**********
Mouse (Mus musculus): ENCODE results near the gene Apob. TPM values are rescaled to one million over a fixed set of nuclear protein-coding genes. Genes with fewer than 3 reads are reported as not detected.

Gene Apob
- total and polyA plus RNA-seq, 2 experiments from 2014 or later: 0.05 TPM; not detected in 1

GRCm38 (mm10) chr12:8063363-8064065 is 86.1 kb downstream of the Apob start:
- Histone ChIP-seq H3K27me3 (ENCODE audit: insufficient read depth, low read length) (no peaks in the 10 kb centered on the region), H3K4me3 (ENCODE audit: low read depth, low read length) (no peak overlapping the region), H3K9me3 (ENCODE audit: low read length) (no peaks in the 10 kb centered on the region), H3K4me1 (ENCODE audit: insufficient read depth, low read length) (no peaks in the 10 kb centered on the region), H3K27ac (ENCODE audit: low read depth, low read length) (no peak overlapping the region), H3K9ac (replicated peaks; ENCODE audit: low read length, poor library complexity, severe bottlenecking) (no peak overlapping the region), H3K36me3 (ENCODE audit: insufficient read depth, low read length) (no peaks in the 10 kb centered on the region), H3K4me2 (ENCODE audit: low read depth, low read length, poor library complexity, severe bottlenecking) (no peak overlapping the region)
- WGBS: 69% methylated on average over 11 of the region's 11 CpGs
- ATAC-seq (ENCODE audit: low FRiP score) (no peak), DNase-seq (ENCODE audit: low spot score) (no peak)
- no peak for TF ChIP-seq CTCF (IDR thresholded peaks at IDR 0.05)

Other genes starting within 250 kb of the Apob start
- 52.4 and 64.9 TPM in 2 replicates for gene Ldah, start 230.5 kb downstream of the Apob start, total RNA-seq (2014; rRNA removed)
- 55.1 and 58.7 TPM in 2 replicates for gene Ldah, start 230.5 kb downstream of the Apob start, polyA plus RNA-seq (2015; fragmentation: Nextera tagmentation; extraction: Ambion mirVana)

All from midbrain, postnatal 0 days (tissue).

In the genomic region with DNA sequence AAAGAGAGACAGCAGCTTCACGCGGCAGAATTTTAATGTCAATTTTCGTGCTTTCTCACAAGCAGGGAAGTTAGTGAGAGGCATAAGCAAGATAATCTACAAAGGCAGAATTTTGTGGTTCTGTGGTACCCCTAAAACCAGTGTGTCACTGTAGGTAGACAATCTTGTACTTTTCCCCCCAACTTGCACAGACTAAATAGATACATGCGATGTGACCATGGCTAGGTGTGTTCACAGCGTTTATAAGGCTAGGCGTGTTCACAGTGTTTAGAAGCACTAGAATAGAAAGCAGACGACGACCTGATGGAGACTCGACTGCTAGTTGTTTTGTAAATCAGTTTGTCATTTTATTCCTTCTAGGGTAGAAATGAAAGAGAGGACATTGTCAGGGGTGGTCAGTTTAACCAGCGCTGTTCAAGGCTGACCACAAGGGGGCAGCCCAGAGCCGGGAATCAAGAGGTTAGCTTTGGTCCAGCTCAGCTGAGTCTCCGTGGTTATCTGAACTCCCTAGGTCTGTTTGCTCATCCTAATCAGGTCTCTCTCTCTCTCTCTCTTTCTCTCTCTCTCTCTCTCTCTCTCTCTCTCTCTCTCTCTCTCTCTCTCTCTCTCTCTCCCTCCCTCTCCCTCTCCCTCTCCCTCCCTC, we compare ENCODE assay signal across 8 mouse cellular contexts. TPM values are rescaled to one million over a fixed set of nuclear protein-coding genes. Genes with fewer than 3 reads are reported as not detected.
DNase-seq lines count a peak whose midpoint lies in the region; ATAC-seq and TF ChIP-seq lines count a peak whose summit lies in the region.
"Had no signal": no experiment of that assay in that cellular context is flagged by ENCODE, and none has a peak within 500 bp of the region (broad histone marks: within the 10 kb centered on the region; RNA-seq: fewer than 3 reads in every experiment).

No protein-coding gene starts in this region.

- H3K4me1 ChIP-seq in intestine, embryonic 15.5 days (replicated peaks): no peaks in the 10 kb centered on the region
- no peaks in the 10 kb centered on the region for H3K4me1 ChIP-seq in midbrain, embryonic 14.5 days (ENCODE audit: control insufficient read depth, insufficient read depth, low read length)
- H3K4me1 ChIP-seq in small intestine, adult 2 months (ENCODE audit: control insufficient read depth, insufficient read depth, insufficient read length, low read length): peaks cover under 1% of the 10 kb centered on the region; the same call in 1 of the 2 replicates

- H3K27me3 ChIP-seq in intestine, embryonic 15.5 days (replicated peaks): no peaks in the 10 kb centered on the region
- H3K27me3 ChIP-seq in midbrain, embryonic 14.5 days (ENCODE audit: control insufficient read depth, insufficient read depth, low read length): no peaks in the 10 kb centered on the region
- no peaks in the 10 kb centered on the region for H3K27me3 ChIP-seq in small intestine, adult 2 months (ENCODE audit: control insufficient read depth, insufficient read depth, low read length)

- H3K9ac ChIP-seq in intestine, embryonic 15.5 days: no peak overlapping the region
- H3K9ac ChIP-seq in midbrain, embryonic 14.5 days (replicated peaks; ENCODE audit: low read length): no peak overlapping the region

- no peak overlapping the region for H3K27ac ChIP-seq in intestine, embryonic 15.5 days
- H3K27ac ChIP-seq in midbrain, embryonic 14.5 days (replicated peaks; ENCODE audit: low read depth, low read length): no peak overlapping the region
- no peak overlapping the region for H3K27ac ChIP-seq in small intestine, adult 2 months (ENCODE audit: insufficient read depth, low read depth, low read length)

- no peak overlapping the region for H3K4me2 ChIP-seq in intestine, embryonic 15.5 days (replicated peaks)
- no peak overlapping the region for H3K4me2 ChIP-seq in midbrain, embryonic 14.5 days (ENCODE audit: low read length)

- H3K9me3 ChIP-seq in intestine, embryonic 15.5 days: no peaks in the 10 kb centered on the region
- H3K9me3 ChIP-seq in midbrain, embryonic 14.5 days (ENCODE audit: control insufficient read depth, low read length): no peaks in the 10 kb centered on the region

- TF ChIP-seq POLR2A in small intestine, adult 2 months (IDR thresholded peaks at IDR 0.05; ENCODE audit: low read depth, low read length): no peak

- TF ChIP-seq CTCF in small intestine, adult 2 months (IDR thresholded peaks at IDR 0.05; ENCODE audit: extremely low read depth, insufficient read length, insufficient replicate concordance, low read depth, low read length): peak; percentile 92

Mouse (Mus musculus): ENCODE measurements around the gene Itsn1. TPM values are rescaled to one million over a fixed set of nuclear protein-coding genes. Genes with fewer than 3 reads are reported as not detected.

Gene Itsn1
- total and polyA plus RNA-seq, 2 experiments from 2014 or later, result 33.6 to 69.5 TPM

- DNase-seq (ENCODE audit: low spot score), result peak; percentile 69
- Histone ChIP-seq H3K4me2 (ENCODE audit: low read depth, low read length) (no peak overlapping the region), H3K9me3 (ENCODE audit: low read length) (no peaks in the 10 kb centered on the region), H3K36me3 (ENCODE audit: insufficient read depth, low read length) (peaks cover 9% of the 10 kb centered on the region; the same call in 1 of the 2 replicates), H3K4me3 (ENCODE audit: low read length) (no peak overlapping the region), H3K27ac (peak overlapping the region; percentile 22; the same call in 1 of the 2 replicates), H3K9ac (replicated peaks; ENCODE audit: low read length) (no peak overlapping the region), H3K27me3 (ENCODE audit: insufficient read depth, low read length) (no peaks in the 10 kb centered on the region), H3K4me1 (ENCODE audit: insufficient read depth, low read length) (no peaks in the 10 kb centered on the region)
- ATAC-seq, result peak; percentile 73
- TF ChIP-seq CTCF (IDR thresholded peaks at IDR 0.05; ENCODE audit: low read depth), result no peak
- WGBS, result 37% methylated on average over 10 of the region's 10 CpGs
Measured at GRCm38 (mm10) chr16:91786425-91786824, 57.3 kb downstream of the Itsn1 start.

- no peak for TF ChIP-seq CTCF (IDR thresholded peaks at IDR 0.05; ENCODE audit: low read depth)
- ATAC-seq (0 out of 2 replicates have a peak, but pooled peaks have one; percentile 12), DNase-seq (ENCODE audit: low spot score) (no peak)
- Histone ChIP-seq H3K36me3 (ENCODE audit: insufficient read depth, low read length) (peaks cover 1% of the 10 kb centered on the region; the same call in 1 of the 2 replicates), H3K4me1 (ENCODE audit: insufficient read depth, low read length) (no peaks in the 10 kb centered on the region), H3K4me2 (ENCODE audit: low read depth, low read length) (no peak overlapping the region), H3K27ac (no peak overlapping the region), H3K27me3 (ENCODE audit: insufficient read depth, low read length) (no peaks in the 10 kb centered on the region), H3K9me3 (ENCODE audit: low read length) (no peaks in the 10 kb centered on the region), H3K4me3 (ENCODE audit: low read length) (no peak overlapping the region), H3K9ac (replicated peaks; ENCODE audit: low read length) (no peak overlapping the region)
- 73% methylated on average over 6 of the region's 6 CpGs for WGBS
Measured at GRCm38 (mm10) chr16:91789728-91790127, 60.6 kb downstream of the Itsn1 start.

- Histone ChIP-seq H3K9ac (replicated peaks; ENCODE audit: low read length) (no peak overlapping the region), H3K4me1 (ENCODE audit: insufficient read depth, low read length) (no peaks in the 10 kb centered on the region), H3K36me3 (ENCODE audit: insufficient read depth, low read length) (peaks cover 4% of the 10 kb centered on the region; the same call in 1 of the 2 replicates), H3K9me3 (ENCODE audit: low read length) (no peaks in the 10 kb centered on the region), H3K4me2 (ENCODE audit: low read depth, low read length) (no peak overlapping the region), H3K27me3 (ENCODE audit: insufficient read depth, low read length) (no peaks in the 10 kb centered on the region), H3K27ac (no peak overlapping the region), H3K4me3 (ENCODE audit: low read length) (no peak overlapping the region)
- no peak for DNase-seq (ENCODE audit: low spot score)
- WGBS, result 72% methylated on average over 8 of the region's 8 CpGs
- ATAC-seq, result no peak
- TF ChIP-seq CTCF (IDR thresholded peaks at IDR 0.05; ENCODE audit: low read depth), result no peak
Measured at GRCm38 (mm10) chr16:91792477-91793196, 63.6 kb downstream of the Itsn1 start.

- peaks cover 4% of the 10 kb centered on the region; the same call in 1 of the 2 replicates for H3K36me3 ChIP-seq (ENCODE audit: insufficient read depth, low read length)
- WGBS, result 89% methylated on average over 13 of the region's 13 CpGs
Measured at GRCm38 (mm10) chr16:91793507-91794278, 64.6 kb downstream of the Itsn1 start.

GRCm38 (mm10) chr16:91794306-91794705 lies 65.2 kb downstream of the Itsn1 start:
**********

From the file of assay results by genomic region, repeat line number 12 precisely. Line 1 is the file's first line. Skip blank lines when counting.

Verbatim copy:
All from midbrain, postnatal 0 days (tissue).